Life’s a Bike Without Training Wheels: Gotta Have Confidence & Balance!

My little girl and I’ve gone bike riding quite frequently, either on her bike with training wheels or her trailer bike attached behind my bike. But yesterday was a major milestone. We went out for her first practice ride with one missing training wheel and then with both taken off. Quinn told me, “I’m excited but nervous, Mommy. Do you have any advice?” I immediately said, “A big part of riding a bike without training wheels is having the confidence that you can do it, and another part is being able to balance!”

We spent about an hour at the neighborhood park’s lot for a flat surface: a half hour with just one training wheel attached and the other half with no training wheels attached. Without me coaching her, she repeatedly said, “I am confident, I am confident…” as she tried to balance, pedal, steer and look where she was going. There were times when her father or I was along the side or in the back and even a few instances when she was able to ride with minimal assistance.

While she  managed to get accustomed to just the one training wheel, no training wheels definitely proved to be more arduous. I could see the frustration starting to seep in as she tipped to the side when she pedaled a short distance, and I didn’t want her to feel defeated. I shared with her that I didn’t learn to ride a bike in just one day and that it may take some time.

Right next to the park’s lot we could see a couple of teens practicing tricks at the skate park, and I  asked, “Do you think they learned how to skate board or do those tricks in one day?” Quinn said, “No.” I responded, “Exactly! They probably practice a lot, and the more you practice the better you will get at riding your bike with no training wheels.”

This made me think about how so many tasks and activities in life require confidence and some level of balance in order to succeed.  Everything from bike riding to skate boarding to roller skating and even walking needs these features. If you think about it, the people who lead the most successful lives tend to be confident and well-balanced.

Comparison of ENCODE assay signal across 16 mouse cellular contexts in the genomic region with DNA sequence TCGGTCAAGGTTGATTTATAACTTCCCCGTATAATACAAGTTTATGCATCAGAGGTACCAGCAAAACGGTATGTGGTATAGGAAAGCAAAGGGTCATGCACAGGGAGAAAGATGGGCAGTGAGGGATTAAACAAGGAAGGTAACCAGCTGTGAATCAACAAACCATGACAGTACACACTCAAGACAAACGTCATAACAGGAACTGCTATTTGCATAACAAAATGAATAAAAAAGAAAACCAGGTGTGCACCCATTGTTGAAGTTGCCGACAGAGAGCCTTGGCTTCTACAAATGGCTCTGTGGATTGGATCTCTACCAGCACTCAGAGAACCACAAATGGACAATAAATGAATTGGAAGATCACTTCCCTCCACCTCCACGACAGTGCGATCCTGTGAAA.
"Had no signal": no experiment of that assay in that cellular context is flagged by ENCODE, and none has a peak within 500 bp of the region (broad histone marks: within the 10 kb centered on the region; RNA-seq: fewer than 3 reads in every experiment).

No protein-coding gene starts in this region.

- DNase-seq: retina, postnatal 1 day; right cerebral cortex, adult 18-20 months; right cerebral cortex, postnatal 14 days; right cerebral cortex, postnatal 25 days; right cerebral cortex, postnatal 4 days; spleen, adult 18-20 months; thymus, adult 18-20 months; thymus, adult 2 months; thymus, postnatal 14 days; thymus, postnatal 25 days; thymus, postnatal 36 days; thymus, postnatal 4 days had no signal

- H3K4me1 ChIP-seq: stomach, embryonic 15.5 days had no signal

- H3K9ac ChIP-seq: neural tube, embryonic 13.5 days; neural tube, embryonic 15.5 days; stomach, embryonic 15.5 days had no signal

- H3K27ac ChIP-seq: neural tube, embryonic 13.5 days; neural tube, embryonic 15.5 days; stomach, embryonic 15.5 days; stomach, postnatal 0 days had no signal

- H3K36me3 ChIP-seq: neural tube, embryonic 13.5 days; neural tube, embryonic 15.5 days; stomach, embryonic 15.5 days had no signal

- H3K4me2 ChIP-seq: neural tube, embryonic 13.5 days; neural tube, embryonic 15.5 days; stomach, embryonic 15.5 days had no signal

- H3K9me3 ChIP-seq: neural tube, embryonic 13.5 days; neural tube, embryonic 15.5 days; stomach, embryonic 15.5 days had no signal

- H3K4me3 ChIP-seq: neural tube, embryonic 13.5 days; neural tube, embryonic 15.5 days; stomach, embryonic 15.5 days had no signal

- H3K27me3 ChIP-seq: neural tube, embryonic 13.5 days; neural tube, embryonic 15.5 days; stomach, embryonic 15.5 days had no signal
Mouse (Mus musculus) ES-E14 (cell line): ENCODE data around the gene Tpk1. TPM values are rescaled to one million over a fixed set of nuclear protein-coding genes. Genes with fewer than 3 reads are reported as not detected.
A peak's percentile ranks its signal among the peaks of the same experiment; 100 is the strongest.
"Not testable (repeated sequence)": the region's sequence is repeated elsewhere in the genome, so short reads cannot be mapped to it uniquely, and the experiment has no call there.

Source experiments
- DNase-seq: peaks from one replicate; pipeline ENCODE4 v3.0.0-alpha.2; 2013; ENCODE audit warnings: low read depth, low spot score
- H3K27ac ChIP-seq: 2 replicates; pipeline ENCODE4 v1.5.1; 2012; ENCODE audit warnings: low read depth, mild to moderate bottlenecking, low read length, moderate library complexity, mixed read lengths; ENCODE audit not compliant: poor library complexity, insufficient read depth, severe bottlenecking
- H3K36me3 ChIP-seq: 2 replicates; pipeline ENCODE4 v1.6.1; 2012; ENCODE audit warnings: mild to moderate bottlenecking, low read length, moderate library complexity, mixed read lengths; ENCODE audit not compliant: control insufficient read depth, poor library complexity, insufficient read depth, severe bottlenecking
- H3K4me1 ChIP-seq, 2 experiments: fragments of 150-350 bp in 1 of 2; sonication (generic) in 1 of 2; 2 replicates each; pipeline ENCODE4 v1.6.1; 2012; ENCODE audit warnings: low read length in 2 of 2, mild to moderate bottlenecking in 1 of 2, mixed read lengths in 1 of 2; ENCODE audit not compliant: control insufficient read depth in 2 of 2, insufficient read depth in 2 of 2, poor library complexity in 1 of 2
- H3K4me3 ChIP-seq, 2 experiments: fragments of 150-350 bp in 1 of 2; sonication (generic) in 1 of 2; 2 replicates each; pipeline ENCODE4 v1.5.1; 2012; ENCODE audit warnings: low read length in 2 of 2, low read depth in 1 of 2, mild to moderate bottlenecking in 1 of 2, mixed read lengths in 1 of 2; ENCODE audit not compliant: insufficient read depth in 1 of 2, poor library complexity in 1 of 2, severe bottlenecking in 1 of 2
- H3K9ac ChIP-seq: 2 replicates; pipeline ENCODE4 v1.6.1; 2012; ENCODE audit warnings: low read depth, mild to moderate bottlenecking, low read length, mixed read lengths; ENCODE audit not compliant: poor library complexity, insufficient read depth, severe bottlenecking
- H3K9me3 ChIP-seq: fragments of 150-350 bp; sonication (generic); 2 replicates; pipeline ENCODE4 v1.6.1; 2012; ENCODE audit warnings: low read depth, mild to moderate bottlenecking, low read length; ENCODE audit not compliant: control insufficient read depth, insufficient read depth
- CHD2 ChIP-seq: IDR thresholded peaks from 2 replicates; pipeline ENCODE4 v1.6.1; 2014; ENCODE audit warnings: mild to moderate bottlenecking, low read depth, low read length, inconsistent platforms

I also feel confident in saying that most would say this isn’t something that happens over night. Parents, teachers, mentors and many other people and “helpers” may be our “training wheels” in the early stages of life. Sometimes, people don’t need them at all, others need them for a little while, and some need them longer than others. I’m not sure how long it will take my daughter to confidently balance without training wheels, but I plan to be right by her side encouraging her that she can do it not just with riding a bike but with anything in life.

If you have any tips for riding without training wheels, please feel free to share.

All the best,

Tanya

It’s All Downhill from Here! Life Lessons from My Little Girl.

 

“You know what the best part about going up a hill is, Mommy? Getting to have fun going down it really fast!” my little girl informed me as we traveled the neighborhood on our bike ride. You know what else, if I’m using my scooter, I can just put both of my feet on the board and save my energy. When we’re on the bikes, we don’t have to pedal as much either! While this may seem obvious to most adults and even some older children, what’s not so obvious is the deep rooted lesson my soon to be six year old shared with me.

How often do we focus on the difficulty of  a task or how it’s going to be an “uphill battle” to achieve our goals? As we climbed a very steep hill on our bikes, Quinn was already thinking about the fun part of coasting along and enjoying the ride down the hill we managed to climb. One hill was extra steep, and I struggled with my sweet girl hooked up to the bike trailer to get us up the incline. I even asked her, “Are you pedaling back there, Quinnie?” “I sure am mommy! We’re almost up that hill. Then we get to go down!” she said happily.

Then, we made it! It seemed like we’d never get up that one hill, but once we did, a weight was lifted, and we both were eager to speed quickly down the hill with the sun shining and breeze blowing in our faces.

Upon making our way home, she couldn’t wait to inform her dad about our struggle. She chuckled and said, “Mommy could barely make it up one hill, Daddy! But we made it. Then we got to go down the hill really fast. It was so much fun!”

Most of us have heard the phrase “Life is filled with hills and valleys.” However, most people view the valley as a negative place and the hills as the positive climatic moments in our lives. I’d like to think that the hills give us that challenge we need to thrive and be successful, and the valleys or declines from those hills give us the wind in our faces, time to rejuvenate and to simply enjoy the coast.